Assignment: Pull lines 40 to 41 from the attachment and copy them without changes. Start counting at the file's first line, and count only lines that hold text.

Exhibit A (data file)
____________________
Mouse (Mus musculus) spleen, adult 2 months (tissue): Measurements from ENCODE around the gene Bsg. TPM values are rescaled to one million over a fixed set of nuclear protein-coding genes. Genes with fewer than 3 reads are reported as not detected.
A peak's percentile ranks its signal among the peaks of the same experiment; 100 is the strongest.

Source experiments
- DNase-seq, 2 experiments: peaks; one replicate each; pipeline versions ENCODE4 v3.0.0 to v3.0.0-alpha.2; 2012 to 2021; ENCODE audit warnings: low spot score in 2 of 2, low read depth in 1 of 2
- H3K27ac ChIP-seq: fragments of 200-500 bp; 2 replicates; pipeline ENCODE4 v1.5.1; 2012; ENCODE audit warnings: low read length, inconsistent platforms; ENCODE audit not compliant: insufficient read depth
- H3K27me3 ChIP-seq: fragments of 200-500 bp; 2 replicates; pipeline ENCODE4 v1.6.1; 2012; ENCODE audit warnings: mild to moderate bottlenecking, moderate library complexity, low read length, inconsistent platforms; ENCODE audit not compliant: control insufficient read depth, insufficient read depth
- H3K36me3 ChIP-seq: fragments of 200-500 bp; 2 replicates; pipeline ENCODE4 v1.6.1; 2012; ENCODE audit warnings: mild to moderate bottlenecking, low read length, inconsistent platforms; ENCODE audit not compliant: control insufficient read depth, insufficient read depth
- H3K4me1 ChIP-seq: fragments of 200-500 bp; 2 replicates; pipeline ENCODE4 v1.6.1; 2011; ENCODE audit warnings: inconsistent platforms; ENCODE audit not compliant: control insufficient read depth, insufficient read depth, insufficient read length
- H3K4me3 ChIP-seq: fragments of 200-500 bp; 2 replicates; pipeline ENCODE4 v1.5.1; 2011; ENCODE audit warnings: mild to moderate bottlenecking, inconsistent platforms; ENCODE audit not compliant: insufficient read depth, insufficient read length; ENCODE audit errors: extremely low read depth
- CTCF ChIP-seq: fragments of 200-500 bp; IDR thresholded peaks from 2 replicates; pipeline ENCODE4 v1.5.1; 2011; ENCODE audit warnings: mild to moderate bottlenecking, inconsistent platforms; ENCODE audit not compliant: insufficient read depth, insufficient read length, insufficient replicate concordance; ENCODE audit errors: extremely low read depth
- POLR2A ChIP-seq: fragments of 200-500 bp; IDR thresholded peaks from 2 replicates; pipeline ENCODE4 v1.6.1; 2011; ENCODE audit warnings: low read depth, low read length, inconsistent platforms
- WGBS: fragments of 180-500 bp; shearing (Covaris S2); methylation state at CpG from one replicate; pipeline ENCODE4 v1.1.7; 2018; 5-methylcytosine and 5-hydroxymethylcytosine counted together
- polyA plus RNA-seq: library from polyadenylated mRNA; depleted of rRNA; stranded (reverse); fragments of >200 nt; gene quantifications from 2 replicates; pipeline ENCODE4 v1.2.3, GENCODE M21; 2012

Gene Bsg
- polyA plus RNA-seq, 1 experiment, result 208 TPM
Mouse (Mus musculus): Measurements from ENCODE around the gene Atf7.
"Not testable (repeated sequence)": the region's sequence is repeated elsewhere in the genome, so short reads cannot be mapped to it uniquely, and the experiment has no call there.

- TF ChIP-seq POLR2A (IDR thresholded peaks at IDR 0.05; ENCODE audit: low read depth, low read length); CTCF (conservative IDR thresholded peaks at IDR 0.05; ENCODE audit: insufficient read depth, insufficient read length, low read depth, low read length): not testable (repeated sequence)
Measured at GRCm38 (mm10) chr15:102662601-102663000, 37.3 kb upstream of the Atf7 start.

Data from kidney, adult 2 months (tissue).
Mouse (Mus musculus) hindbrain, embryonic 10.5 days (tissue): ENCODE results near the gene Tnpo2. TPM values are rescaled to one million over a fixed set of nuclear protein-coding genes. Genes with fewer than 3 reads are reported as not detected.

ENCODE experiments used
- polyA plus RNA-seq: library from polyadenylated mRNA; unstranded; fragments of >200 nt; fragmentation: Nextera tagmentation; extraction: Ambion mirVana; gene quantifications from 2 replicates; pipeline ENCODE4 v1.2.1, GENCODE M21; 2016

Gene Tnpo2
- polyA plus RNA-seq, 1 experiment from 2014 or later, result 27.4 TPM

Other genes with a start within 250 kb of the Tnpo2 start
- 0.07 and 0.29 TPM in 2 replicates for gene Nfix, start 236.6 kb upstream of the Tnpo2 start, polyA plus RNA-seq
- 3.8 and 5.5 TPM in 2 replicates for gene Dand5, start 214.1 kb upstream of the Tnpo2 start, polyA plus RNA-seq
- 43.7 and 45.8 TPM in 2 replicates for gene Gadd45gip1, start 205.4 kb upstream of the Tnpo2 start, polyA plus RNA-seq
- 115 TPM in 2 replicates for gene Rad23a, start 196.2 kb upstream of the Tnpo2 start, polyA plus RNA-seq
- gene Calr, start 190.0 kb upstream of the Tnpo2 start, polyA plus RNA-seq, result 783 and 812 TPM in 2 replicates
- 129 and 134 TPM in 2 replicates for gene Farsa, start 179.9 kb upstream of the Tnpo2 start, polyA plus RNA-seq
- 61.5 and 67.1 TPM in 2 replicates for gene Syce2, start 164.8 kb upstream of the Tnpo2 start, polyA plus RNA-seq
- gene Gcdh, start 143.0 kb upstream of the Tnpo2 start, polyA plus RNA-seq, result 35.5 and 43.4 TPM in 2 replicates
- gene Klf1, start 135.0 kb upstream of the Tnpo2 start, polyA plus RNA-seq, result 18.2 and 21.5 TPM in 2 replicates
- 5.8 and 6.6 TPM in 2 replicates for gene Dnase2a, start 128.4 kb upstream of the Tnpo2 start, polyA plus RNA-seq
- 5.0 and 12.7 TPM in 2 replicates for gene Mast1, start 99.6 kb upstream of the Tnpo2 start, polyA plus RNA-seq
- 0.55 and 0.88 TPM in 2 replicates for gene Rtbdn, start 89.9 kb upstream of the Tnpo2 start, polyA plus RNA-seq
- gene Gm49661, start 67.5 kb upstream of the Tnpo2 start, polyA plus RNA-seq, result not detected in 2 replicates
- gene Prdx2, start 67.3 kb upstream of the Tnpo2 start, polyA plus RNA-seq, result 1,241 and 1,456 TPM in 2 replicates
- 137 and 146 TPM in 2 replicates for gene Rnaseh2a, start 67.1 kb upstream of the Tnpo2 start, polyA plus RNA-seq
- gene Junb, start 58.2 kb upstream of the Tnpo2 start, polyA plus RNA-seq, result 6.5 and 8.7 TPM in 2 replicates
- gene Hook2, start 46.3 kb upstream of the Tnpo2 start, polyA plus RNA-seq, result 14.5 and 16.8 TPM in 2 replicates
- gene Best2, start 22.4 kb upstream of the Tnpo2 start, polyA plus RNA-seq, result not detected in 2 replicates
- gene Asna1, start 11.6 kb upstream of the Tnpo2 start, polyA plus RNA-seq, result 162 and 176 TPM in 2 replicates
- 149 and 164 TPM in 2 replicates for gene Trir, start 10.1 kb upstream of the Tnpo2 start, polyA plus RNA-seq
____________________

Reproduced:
- gene Prdx2, start 67.3 kb upstream of the Tnpo2 start, polyA plus RNA-seq, result 1,241 and 1,456 TPM in 2 replicates
- 137 and 146 TPM in 2 replicates for gene Rnaseh2a, start 67.1 kb upstream of the Tnpo2 start, polyA plus RNA-seq